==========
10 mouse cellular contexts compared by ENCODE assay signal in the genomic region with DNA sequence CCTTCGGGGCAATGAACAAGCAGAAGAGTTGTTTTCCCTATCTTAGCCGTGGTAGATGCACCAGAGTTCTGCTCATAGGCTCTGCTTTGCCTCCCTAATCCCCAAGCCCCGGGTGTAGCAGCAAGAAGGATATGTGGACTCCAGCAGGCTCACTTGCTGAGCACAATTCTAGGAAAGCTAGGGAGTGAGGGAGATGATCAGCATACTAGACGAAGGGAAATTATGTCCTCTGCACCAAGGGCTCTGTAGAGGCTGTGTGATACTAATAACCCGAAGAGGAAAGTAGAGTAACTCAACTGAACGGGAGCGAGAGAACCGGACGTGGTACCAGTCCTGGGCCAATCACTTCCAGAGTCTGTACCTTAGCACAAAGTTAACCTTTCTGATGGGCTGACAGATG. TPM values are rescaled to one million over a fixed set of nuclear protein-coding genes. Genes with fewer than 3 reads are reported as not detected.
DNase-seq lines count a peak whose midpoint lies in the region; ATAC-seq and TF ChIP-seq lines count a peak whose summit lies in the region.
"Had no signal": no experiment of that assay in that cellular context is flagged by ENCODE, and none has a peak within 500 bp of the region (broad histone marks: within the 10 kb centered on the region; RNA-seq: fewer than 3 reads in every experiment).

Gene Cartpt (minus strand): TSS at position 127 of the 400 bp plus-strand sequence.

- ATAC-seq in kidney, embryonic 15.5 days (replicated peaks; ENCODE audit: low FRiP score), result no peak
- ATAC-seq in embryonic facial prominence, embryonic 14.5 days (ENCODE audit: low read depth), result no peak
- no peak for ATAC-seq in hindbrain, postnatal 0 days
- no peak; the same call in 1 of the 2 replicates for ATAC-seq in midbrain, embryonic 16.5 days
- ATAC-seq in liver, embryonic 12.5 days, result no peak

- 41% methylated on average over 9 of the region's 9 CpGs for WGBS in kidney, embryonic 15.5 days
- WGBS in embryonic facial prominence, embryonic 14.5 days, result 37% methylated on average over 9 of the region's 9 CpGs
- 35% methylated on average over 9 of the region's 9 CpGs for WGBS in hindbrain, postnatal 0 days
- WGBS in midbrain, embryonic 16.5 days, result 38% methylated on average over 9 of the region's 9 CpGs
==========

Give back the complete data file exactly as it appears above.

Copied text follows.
10 mouse cellular contexts compared by ENCODE assay signal in the genomic region with DNA sequence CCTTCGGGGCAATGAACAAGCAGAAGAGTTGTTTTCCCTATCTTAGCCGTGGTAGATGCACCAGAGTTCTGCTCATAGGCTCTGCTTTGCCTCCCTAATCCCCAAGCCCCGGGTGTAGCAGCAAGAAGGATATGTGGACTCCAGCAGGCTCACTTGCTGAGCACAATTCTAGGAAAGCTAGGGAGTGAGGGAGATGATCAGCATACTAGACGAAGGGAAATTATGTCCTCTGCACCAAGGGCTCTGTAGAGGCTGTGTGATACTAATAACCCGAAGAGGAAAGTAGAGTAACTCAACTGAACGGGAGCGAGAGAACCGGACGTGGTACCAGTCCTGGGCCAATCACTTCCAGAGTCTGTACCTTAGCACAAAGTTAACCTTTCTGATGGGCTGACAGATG. TPM values are rescaled to one million over a fixed set of nuclear protein-coding genes. Genes with fewer than 3 reads are reported as not detected.
DNase-seq lines count a peak whose midpoint lies in the region; ATAC-seq and TF ChIP-seq lines count a peak whose summit lies in the region.
"Had no signal": no experiment of that assay in that cellular context is flagged by ENCODE, and none has a peak within 500 bp of the region (broad histone marks: within the 10 kb centered on the region; RNA-seq: fewer than 3 reads in every experiment).

Gene Cartpt (minus strand): TSS at position 127 of the 400 bp plus-strand sequence.

- ATAC-seq in kidney, embryonic 15.5 days (replicated peaks; ENCODE audit: low FRiP score), result no peak
- ATAC-seq in embryonic facial prominence, embryonic 14.5 days (ENCODE audit: low read depth), result no peak
- no peak for ATAC-seq in hindbrain, postnatal 0 days
- no peak; the same call in 1 of the 2 replicates for ATAC-seq in midbrain, embryonic 16.5 days
- ATAC-seq in liver, embryonic 12.5 days, result no peak

- 41% methylated on average over 9 of the region's 9 CpGs for WGBS in kidney, embryonic 15.5 days
- WGBS in embryonic facial prominence, embryonic 14.5 days, result 37% methylated on average over 9 of the region's 9 CpGs
- 35% methylated on average over 9 of the region's 9 CpGs for WGBS in hindbrain, postnatal 0 days
- WGBS in midbrain, embryonic 16.5 days, result 38% methylated on average over 9 of the region's 9 CpGs